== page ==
It is obvious to me that Russia is going to have official relations with Abkhazia. It is an important result for us of February 17. We are waiting and we have such assurances that Russia will act openly and officially with us. You may make such conclusions after Russia cancelled sanctions against Abkhazia.

MN: President Putin declared in a news conference in the Kremlin that if Western states recognize Kosovo, Russia will not act as a monkey and repeat it in the similar case in its attitude towards Abkhazia, Transdnistria, and South Ossetia. How do you estimate these words?

Shamba: There were many other statements earlier, that Russia will act sufficiently in the similar case. We and all other people have such expectations. Gradually Russia is recovering its power in global affairs. Frankly speaking, we wish Russia good luck in returning to the influence it lost in the 1990s.

MN: What states are ready today to recognize the Abkhazian independence?

Shamba: Somebody has to make the first step. We think that if Russia is able to recognize us, other states may then choose to follow suit. It is very important for us to obtain recognition from such a great state as Russia. It may decide many of our problems.
First and foremost, it opens big opportunities for economic cooperation. Second, such recognition provides the guarantee of our security. We would give Russia an opportunity to realize their national interests on our territory. For us the recognition by Moscow means the recognition of the whole world.

There is a struggle for influence between Russia and the United States in the Caucasus. The U.S. supports Georgia, but Abkhazia is on Moscow's side.

At present, the Georgian-Abkhazian conflict is in a frozen condition. There has been no progress in our negotiations. And stability is also absent. Georgia tried to gain revenge in 1998-2001. More than 100 peacekeepers were killed. Our recognition by Russia is a way to peace and stability in the region. We are ready to sign with Moscow an agreement for allowing the Russian armed forces on our territory, and the creation of a buffer zone on our borders on Inguri River.

MN: Is there any possibility for Sukhumi that Abkhazia will join Russia in the future?

Shamba: We don't state the question in such a way. First and foremost, it is contrary to the Russian and Abkhazian Constitutions. Abkhazia has a big interest in joining to the United State of Russia and Belarus. After all, we were for the Soviet Union.

MN: Is there any threat of a Georgian invasion to Abkhazia in the present time?

Shamba: Georgia has not enough resources for that. Even a state with a powerful military and economic potential couldn't decide these conflicts. All attempts by Georgia to conquer Abkhazia by force have been met with failure. I don't have any doubts that the result would be the same if hot heads in Tbilisi take the risk of another crazy attempt. Georgia is increasing its military budget permanently. However, we also are strengthening our military forces.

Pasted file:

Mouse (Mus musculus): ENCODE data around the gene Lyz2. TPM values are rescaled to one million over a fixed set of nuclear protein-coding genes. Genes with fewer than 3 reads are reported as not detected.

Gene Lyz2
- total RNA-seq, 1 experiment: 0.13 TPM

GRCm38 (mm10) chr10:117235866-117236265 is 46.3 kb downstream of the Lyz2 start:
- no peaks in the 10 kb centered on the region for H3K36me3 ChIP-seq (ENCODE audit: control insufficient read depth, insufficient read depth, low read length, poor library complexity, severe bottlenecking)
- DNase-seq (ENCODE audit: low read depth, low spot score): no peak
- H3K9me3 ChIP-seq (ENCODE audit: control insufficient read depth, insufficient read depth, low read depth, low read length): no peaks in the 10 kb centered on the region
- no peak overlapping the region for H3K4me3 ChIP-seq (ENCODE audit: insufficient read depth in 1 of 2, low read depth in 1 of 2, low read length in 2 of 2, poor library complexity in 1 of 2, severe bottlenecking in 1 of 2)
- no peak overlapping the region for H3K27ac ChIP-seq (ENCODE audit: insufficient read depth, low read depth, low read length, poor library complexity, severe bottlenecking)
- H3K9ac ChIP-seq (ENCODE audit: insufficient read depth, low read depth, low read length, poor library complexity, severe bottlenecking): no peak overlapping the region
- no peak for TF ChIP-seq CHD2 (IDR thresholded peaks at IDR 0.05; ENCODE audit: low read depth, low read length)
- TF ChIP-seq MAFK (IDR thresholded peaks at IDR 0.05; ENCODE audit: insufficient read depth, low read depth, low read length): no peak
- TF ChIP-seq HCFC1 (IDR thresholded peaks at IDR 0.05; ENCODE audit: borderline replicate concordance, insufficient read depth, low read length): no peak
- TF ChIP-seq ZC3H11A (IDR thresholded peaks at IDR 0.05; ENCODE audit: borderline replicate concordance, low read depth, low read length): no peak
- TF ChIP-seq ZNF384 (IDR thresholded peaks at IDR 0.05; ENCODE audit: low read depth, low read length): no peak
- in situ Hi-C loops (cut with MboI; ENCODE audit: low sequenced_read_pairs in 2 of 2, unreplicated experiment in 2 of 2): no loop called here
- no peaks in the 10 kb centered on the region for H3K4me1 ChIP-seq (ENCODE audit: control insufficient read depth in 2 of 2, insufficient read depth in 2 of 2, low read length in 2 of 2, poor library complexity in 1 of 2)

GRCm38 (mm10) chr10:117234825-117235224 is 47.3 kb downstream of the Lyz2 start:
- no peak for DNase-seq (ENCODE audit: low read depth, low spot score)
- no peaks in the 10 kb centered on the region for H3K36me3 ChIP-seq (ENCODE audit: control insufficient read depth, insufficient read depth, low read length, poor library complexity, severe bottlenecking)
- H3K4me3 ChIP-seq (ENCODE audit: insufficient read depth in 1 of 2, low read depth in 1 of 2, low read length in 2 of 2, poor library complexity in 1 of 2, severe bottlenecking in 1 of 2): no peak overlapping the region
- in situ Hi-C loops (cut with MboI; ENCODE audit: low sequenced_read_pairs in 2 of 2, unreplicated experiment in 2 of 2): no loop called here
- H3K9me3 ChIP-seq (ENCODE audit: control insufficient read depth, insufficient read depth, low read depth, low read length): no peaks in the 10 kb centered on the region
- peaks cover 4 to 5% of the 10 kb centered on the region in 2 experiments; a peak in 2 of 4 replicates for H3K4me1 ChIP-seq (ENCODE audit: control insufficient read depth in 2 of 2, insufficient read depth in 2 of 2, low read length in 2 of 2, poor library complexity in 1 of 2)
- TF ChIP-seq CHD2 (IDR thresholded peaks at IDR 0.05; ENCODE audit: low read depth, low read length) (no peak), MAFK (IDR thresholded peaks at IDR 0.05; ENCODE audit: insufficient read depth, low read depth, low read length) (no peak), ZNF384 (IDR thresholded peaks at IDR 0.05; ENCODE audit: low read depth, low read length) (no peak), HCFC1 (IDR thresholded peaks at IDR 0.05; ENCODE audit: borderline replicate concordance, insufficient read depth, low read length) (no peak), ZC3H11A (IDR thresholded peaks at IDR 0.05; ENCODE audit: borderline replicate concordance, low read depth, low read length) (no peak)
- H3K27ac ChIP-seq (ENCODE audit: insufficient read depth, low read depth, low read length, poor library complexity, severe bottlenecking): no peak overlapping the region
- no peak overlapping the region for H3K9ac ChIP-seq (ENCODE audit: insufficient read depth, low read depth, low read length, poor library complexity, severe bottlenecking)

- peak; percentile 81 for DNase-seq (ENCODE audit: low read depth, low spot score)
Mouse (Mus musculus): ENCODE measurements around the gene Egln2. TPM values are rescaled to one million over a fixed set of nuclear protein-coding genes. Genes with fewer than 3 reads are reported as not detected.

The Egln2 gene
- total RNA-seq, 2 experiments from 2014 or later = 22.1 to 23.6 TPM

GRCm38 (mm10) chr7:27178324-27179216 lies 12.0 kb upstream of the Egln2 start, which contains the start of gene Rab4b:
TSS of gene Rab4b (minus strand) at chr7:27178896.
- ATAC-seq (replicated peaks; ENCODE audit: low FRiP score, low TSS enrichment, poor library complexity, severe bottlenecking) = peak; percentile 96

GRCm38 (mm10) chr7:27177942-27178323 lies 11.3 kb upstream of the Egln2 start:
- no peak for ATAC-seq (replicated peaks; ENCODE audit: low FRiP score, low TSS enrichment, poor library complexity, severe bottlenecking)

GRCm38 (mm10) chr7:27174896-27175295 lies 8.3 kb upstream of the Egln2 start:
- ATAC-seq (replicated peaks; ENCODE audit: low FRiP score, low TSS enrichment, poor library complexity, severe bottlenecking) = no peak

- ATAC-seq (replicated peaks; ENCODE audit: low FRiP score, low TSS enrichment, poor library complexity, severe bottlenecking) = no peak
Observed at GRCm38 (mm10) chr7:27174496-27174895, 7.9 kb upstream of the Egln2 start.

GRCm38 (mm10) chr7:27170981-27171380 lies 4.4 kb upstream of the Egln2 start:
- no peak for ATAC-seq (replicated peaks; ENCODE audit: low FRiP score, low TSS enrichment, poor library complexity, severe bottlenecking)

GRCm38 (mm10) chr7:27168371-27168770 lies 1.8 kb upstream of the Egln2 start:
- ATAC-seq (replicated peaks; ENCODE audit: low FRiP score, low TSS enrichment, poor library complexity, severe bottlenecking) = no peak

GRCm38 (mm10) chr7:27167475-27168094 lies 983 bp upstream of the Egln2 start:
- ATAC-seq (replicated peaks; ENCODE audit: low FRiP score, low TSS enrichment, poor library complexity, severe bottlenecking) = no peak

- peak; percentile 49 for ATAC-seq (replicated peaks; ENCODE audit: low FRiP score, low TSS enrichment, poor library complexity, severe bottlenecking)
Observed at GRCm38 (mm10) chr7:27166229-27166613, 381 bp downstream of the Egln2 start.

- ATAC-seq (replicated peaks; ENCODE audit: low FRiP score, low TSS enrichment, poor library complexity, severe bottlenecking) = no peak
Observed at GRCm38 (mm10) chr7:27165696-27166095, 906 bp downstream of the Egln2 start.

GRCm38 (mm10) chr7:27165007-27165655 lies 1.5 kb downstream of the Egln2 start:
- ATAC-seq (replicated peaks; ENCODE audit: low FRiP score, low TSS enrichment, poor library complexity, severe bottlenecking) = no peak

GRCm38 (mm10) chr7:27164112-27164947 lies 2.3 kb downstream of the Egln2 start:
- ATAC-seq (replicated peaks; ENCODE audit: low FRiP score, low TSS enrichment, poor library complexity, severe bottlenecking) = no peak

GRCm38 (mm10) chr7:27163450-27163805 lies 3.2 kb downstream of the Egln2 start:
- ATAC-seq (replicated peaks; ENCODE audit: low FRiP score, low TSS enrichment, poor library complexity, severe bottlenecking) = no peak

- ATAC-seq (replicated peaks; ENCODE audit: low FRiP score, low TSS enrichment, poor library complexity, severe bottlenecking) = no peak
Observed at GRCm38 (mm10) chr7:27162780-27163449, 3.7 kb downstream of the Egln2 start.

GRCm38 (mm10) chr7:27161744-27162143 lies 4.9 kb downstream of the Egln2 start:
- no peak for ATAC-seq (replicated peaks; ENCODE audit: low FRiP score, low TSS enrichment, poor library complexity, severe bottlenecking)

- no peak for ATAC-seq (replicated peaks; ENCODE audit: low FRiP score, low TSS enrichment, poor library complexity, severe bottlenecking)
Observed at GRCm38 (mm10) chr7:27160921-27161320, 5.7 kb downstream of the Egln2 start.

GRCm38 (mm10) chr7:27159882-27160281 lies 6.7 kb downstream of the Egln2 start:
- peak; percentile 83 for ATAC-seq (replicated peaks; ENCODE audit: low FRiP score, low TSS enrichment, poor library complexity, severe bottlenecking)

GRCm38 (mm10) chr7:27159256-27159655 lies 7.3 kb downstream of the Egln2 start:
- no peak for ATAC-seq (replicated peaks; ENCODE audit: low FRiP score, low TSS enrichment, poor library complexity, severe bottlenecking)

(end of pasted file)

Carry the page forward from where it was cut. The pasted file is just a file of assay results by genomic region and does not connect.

MN: How will the leadership of Abkhazia act if Georgia becomes a member of NATO?

Shamba: We can see in the statement of the State Duma that if Georgia joins NATO, the question appears concerning the territories where local inhabitants don't want membership in the Alliance. In any case the chances of our recognition will increase. We have to obtain the recognition of the Abkhazian independence earlier, before Georgia joins NATO.

MN: How do you estimate the Russian support for Abkhazia today?

Shamba: We have close friendly relations. These relations are developing successfully. Our trade turnover is increasing. We are ready to develop with Russia military cooperation for the purpose of guaranteeing our security. We are ready to give our territory for the deployment of Russian military forces.

MN: Does Abkhazia participate in preparing of Winter Olympic Games in Sochi in 2014?

Shamba: We discussed seriously this question with the Russian leadership. The abolition of sanctions opens big opportunities for such cooperation.

MN: Do you have a dream?

Shamba: I have been fighting for the independence of Abkhazia for many years. My dream is liberty and the independence of my Motherland!

Fact box:

Sergei Shamba was born on March 15, 1951 in Gudauta. He was first appointed as a government minister in May 1997. In 1998 at the Yerevan Institute of Archeology, Shamba defended his doctoral thesis, entitled "The political, social, economic and cultural environment of ancient and medieval Abkhazia, based on archeology and numismatology." During the Georgian-Abkhaz war of 1992-1993, he held a position of the First Vice Defense Minister. He now holds the rank of Colonel. He is the author of various scientific publications, and is married, with a son and daughter.

By Yuri Plutenko

No comments:

Post a Comment